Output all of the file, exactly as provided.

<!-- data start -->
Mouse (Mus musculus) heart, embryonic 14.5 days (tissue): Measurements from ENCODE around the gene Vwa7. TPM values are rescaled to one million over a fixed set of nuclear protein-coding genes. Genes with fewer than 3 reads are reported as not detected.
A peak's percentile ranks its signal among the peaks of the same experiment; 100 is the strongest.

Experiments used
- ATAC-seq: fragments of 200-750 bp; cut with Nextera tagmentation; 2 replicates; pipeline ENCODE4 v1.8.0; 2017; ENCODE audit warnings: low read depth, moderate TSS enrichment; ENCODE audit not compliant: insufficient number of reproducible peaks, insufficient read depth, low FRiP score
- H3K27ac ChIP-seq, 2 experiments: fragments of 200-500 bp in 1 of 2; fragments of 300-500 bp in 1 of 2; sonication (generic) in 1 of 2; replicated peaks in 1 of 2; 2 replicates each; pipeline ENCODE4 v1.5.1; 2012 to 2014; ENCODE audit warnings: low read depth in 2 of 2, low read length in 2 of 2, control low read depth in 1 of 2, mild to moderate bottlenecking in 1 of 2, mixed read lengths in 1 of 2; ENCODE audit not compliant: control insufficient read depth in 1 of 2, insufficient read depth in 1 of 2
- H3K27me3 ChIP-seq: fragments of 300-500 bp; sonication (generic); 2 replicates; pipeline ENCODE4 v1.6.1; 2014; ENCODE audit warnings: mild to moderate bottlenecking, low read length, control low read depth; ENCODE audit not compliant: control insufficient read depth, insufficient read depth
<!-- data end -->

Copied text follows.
Mouse (Mus musculus) heart, embryonic 14.5 days (tissue): Measurements from ENCODE around the gene Vwa7. TPM values are rescaled to one million over a fixed set of nuclear protein-coding genes. Genes with fewer than 3 reads are reported as not detected.
A peak's percentile ranks its signal among the peaks of the same experiment; 100 is the strongest.

Experiments used
- ATAC-seq: fragments of 200-750 bp; cut with Nextera tagmentation; 2 replicates; pipeline ENCODE4 v1.8.0; 2017; ENCODE audit warnings: low read depth, moderate TSS enrichment; ENCODE audit not compliant: insufficient number of reproducible peaks, insufficient read depth, low FRiP score
- H3K27ac ChIP-seq, 2 experiments: fragments of 200-500 bp in 1 of 2; fragments of 300-500 bp in 1 of 2; sonication (generic) in 1 of 2; replicated peaks in 1 of 2; 2 replicates each; pipeline ENCODE4 v1.5.1; 2012 to 2014; ENCODE audit warnings: low read depth in 2 of 2, low read length in 2 of 2, control low read depth in 1 of 2, mild to moderate bottlenecking in 1 of 2, mixed read lengths in 1 of 2; ENCODE audit not compliant: control insufficient read depth in 1 of 2, insufficient read depth in 1 of 2
- H3K27me3 ChIP-seq: fragments of 300-500 bp; sonication (generic); 2 replicates; pipeline ENCODE4 v1.6.1; 2014; ENCODE audit warnings: mild to moderate bottlenecking, low read length, control low read depth; ENCODE audit not compliant: control insufficient read depth, insufficient read depth